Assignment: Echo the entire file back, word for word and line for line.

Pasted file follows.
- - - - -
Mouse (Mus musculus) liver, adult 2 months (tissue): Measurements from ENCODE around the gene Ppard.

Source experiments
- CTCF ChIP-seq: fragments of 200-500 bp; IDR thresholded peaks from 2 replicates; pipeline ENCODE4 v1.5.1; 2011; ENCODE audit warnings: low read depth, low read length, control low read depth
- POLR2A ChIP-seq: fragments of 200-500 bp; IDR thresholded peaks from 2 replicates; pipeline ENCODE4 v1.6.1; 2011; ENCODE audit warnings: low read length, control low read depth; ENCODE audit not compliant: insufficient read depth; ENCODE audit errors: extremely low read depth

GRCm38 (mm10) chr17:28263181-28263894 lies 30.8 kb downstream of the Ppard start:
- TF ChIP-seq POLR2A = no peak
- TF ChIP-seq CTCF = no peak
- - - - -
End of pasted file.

Mouse (Mus musculus) liver, adult 2 months (tissue): Measurements from ENCODE around the gene Ppard.

Source experiments
- CTCF ChIP-seq: fragments of 200-500 bp; IDR thresholded peaks from 2 replicates; pipeline ENCODE4 v1.5.1; 2011; ENCODE audit warnings: low read depth, low read length, control low read depth
- POLR2A ChIP-seq: fragments of 200-500 bp; IDR thresholded peaks from 2 replicates; pipeline ENCODE4 v1.6.1; 2011; ENCODE audit warnings: low read length, control low read depth; ENCODE audit not compliant: insufficient read depth; ENCODE audit errors: extremely low read depth

GRCm38 (mm10) chr17:28263181-28263894 lies 30.8 kb downstream of the Ppard start:
- TF ChIP-seq POLR2A = no peak
- TF ChIP-seq CTCF = no peak